Gellman implemented his plan beginning with putting the slip lead on the dog without opening its kennel gate. The Rote-Rehearsal Timing began with the first interval of 30 seconds. The dog had to wait at the gate and not lunge at it to be let out. Gellman opened the gate, and shut it when the dog lunged. He did this three times, and the dog changed its behavior, looked up at the trainer waiting for direction. Within the 10 second interval, Gellman slightly opened the gate, when observing this change in behavior. The dog in response backed up, continued to look at the trainer and waited. At the next 10 second interval, after the wait, Gellman detecting the change, immediately opened the gate and said, “Let’s go.” Finally, at the 30 second interval after the initial event of opening and shutting the gate three times, Gellman put a little pressure on the slip lead. The dog was not allowed to pull as Gellman with his left hand had about 12 inches of lead between the dog and him. The right hand held the rest of the lead loosely. The Rote-Rehearsal Timing continued with the next 10 seconds. The dog behaved and did not pull, and Gellman released line pressure. Then in the next 10 second interval, the dog made a decision to relax and look up. Within the next interval of 30 seconds, Gellman escorted the dog back into its kennel with, “Let’s go” and proceeded to continue with the wait at the gate exercise calmly, until the door was wide open and the dog did not bolt but waited for the “Let’s go” command. Gellman was planning the entire time he worked the dog. He made the decision that if the dog jumped at any time, the dog received a quick burst of air. There were no words, no putting the dog back in its kennel and definitely not going to the play area (Gellman, 2014).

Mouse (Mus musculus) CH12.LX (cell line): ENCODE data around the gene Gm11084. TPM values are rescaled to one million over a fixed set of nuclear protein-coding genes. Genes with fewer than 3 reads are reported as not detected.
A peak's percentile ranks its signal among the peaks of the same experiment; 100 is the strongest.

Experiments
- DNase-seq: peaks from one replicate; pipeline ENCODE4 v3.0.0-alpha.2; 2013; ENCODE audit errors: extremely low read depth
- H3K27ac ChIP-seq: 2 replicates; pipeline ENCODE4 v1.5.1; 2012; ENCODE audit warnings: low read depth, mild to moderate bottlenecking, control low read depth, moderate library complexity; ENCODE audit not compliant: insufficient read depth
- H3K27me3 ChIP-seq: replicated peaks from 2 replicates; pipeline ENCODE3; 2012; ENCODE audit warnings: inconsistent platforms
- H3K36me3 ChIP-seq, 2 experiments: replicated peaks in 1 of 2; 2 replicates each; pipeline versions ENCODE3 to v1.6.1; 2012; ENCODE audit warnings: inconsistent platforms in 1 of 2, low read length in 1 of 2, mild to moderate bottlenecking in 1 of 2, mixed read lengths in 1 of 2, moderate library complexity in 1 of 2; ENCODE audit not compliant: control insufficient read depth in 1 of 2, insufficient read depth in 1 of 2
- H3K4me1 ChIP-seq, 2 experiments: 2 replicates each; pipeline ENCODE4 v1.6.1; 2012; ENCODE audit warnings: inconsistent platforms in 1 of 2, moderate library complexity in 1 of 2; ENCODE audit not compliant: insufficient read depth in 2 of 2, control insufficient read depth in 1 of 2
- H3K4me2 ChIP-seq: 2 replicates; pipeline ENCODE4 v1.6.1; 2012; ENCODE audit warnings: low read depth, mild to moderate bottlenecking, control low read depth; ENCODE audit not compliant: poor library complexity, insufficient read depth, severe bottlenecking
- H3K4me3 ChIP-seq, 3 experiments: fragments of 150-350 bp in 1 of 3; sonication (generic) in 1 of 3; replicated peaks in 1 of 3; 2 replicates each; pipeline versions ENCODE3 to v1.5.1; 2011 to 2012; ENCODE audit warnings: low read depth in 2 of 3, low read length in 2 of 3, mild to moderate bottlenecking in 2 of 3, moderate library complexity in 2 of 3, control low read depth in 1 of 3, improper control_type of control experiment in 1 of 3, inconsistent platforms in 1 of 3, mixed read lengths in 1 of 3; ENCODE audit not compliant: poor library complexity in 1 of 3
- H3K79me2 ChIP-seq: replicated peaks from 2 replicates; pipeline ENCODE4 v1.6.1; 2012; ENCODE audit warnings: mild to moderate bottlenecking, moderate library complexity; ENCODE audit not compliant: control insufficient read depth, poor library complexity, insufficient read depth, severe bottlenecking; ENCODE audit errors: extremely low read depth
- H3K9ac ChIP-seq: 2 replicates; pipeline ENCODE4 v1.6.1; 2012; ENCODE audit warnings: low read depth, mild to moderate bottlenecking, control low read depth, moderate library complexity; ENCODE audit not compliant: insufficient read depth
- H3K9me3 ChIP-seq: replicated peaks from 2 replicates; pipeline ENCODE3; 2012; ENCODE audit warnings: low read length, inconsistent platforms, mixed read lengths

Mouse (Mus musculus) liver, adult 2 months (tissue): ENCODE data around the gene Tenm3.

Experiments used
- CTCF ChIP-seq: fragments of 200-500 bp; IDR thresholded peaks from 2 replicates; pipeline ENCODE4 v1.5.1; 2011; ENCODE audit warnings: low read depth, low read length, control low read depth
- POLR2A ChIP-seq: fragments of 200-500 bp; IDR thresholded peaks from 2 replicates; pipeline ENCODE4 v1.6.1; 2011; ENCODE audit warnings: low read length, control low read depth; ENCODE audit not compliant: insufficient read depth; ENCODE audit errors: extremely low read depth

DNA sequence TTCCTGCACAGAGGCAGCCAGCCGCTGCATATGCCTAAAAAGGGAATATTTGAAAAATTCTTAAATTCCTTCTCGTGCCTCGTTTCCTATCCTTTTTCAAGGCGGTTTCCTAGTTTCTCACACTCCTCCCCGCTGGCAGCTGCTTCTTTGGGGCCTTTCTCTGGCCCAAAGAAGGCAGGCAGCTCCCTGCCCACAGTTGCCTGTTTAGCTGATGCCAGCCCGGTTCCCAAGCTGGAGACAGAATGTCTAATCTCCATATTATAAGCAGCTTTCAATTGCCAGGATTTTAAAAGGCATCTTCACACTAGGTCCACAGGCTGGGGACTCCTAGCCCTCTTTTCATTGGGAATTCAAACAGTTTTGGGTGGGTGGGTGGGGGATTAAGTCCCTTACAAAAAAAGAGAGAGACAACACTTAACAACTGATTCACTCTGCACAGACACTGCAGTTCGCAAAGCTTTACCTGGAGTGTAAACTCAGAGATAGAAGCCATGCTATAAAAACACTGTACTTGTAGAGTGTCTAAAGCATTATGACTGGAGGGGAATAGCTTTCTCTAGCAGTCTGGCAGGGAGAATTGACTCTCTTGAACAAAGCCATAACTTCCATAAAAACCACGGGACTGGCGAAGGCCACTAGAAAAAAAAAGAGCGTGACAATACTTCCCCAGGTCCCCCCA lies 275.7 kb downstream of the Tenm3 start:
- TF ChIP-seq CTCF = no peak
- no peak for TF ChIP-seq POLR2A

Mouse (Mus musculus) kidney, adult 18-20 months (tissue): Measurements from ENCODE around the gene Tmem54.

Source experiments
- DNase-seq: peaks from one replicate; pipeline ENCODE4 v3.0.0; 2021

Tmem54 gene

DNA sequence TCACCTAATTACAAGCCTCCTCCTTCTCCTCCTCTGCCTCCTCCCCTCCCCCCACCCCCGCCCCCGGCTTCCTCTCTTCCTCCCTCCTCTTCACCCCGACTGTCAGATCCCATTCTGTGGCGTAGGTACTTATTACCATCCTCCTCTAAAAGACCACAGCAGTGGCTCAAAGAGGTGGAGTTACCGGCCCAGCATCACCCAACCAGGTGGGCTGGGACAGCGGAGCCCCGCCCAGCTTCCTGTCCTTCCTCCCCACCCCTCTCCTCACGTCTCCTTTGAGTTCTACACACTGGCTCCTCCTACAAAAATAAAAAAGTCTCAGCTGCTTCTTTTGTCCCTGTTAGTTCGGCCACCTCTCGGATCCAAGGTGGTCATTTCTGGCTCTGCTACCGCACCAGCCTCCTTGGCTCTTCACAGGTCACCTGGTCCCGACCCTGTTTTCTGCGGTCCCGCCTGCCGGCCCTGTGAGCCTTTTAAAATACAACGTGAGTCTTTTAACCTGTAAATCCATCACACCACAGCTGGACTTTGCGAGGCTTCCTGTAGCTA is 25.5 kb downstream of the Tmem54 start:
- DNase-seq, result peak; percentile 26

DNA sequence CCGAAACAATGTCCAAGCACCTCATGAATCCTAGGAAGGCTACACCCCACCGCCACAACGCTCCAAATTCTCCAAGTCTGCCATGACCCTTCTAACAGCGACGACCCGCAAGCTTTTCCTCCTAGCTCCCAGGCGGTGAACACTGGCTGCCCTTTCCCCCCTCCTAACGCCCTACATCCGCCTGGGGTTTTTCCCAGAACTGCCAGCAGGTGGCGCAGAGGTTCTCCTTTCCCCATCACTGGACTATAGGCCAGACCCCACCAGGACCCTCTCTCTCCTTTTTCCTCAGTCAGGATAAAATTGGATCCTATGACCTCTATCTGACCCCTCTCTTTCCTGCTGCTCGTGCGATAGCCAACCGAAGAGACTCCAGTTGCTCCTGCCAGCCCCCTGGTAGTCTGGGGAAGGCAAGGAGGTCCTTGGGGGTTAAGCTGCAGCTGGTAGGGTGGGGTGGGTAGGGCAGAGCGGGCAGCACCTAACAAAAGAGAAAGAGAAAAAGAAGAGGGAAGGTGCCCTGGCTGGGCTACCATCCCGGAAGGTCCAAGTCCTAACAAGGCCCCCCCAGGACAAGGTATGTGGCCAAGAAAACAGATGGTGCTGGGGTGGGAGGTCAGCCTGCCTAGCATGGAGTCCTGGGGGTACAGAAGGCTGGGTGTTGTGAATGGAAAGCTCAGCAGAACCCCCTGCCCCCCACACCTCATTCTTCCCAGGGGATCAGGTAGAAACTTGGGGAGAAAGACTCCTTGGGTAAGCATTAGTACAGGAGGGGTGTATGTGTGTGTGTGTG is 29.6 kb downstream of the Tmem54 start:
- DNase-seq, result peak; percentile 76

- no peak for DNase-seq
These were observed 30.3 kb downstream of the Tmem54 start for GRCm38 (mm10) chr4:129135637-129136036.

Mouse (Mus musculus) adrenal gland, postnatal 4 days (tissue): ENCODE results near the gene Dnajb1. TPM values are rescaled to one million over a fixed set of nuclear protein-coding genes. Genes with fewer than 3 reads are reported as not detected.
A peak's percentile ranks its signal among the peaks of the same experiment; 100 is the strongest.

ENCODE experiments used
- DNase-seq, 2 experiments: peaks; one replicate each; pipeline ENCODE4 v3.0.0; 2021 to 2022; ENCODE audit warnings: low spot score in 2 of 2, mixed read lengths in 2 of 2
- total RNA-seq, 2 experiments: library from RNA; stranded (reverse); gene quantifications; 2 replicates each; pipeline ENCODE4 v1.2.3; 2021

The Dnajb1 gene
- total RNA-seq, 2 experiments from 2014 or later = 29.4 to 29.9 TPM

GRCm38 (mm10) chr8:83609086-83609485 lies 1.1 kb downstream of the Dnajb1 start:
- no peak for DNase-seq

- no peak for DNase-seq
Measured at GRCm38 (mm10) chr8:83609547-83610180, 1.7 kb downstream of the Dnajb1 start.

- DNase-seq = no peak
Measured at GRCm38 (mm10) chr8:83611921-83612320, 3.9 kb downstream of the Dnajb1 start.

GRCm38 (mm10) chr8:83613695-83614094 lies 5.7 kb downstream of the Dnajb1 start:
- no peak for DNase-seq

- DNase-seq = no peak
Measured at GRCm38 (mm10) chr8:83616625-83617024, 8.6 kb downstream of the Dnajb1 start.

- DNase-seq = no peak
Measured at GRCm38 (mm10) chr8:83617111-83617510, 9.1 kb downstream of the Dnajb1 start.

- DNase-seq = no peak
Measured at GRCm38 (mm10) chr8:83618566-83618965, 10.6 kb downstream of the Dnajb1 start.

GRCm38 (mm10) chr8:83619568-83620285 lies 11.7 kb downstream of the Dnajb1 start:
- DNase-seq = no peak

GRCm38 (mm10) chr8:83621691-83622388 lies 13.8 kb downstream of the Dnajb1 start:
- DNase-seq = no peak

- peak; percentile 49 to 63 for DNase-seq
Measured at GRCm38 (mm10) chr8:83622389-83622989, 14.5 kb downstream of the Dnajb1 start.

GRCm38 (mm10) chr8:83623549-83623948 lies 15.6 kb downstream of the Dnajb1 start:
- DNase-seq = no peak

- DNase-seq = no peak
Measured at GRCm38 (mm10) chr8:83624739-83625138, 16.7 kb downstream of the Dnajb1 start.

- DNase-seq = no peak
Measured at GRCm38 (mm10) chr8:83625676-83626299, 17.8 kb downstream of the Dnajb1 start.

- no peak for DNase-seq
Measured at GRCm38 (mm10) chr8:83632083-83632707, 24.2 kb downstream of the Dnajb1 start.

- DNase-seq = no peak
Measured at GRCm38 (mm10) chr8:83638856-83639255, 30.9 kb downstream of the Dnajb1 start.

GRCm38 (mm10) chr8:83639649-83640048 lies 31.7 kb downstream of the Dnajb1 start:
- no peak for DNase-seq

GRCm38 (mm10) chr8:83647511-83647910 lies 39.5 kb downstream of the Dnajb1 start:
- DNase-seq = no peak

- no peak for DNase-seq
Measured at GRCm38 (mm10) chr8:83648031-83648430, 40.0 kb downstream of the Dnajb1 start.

Once the dog was led back to his own kennel after successfully coming out, Gellman opened the door wider and thus began the Rote-rehearsal Timing again. During this 30 second interval, Gellman stepped back with loose lead as the door opening got wider and wider. After this event, during the 10 second interval, the dog thought about going out on its own and self-corrected. Quickly during the next 10 seconds seeing the self-correction from the dog, Gellman said, “Let’s go,” and the dog came out of its kennel calmly. At the 30 second after the initial event, the dog was out of the kennel, but tried jumping and biting the leash. Gellman at the right moment gave the dog a burst of air, and it stopped the behavior. Once calm, the 10 second interval began with Gellman guiding the dog to a sit by pulling up on the slip lead with a bit of pressure while pressing two left fingers on the dog’s behind to guide it as it sat. After this event, the next 30 seconds revealed a calm dog, sitting nicely next to the trainer.  The dog was escorted once again to the kennel with the command, “Let’s go.”